The sky scene, June 20 morning

The Moon passes Venus on the route down

toward the New Noon situation of June 23/24 – about which there will be more to say.

The Moon is to the right of Venus on the morning of the 20th.  The next morning, it has passed Venus and has 65 hours to go till New.

In our picture, the narrowing (“decrescent”) Moon is shown at twice its real size.  The little disk of Venus (at 150 times true size), by contrast, is gibbous (becoming fatter) but also becoming gradually smaller, because the planet is on its long journey around to where it will be “full,” at superior conjunction behind the Sun early next year (January 9).

 

1 thought on “The sky scene, June 20 morning”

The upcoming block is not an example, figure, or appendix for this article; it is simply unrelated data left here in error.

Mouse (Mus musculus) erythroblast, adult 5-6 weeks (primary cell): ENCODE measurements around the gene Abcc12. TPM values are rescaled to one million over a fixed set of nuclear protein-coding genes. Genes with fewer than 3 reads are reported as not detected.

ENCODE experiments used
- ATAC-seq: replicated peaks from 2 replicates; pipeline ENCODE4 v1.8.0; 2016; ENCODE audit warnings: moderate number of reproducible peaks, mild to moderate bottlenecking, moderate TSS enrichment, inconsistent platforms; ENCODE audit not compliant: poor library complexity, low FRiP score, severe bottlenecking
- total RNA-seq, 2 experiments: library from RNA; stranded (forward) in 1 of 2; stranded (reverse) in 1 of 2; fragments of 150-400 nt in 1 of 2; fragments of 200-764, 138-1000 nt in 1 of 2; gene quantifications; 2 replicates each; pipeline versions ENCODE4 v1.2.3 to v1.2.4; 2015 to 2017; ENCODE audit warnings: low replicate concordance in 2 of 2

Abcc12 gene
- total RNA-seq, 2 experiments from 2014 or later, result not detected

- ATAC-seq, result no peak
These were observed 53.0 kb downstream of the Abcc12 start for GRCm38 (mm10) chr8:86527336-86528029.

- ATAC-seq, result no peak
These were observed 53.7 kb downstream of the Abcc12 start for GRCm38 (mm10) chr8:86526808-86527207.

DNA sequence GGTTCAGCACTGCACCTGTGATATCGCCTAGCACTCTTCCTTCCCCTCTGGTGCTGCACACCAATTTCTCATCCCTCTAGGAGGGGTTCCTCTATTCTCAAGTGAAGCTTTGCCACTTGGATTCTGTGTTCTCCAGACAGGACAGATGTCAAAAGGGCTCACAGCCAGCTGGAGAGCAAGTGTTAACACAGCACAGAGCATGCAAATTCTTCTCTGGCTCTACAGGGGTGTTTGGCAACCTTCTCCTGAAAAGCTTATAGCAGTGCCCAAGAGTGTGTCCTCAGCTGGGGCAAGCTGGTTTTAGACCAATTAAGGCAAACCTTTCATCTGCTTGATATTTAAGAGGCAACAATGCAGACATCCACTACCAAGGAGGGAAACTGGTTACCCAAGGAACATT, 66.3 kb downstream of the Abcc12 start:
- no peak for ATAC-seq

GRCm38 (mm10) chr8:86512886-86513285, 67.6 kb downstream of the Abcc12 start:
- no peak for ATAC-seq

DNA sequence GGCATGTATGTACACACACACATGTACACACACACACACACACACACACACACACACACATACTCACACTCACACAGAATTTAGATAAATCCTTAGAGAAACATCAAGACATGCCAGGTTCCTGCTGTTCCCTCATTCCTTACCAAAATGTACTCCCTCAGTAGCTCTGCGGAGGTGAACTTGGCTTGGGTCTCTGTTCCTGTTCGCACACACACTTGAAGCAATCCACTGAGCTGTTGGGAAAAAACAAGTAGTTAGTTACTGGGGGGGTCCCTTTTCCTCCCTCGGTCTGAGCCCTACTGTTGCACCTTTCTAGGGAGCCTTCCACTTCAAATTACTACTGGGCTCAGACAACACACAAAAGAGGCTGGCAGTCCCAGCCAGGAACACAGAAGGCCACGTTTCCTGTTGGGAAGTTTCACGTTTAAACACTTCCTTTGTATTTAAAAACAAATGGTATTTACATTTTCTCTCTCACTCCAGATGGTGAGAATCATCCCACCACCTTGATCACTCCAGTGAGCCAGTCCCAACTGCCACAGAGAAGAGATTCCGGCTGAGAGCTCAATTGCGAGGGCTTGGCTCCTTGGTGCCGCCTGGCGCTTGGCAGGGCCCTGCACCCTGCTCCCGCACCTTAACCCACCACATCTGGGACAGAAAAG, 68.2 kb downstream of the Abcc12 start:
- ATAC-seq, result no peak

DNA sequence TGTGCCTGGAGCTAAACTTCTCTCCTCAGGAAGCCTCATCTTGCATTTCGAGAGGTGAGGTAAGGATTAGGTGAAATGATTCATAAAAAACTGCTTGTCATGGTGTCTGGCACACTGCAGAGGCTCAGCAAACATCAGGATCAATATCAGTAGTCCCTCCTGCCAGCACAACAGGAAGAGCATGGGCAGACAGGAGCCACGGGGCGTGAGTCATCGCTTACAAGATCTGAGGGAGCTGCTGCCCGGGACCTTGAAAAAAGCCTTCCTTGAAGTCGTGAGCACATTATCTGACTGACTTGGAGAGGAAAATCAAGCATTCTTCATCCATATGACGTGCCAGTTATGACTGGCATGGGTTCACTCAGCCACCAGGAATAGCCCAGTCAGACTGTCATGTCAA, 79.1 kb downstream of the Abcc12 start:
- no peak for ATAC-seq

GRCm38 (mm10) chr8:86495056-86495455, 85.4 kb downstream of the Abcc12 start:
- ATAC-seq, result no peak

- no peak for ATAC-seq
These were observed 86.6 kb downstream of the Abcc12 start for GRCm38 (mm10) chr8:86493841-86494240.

1. We have had cloudy, murky, typically June weather here in Virginia for the last week or so, meaning I have not been able to get a nice view of the Moon passing by Venus. But on the occasion of the solstice, of which I suppose Guy will have an interesting post very soon, I wanted to pass along a picture of a neat solstice sundial, shown on the June 21 instance of the APOD:

    https://apod.nasa.gov/apod/

    It spells out the word SOLSTICE on two days of the year!

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